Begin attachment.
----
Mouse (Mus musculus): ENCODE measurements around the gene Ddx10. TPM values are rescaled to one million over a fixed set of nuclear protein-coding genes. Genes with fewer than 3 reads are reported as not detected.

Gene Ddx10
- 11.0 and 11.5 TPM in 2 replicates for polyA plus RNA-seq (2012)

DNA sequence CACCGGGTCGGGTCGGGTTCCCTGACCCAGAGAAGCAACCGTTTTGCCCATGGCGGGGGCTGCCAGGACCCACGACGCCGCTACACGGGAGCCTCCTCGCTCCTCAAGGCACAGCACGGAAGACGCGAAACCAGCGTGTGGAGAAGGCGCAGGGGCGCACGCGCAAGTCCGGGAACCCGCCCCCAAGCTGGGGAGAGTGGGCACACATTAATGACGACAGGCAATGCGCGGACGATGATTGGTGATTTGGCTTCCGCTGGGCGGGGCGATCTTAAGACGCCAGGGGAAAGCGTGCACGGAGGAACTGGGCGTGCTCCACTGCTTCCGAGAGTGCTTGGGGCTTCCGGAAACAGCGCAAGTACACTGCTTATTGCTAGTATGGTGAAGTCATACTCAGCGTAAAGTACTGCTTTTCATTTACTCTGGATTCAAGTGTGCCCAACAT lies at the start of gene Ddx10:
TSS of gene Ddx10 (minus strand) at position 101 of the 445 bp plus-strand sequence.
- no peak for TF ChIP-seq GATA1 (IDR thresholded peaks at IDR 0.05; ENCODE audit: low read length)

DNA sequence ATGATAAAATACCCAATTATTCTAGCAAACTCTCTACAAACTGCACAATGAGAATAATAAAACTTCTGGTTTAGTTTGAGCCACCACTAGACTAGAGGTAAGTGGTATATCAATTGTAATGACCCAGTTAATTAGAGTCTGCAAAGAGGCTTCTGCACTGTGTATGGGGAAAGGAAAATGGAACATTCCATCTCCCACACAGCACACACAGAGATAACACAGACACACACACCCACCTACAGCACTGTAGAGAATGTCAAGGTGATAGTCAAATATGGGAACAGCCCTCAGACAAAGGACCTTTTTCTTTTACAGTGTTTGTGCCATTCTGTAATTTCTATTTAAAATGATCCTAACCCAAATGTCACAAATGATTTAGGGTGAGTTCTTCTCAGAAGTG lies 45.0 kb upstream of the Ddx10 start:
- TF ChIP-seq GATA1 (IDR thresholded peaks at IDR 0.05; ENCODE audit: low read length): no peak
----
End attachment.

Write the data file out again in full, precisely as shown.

Mouse (Mus musculus): ENCODE measurements around the gene Ddx10. TPM values are rescaled to one million over a fixed set of nuclear protein-coding genes. Genes with fewer than 3 reads are reported as not detected.

Gene Ddx10
- 11.0 and 11.5 TPM in 2 replicates for polyA plus RNA-seq (2012)

DNA sequence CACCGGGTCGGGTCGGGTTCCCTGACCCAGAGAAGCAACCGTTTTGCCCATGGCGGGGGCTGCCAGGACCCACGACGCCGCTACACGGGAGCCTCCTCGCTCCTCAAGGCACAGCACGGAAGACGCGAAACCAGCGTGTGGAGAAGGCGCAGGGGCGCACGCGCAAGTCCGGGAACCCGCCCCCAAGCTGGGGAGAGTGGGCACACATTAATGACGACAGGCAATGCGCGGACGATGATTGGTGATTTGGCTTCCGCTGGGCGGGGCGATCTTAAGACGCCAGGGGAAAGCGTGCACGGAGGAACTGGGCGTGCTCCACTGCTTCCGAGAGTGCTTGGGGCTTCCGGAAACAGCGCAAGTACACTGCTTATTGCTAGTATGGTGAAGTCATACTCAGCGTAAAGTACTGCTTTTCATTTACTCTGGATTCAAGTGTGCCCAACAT lies at the start of gene Ddx10:
TSS of gene Ddx10 (minus strand) at position 101 of the 445 bp plus-strand sequence.
- no peak for TF ChIP-seq GATA1 (IDR thresholded peaks at IDR 0.05; ENCODE audit: low read length)

DNA sequence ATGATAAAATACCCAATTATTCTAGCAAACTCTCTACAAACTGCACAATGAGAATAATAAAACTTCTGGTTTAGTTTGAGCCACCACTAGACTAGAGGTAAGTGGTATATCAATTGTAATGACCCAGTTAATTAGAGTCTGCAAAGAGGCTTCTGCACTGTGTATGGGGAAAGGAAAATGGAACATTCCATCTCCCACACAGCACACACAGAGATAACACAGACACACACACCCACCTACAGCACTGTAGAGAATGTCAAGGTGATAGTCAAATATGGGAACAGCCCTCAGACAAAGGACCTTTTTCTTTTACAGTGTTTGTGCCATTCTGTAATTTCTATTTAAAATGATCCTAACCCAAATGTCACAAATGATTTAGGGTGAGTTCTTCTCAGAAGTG lies 45.0 kb upstream of the Ddx10 start:
- TF ChIP-seq GATA1 (IDR thresholded peaks at IDR 0.05; ENCODE audit: low read length): no peak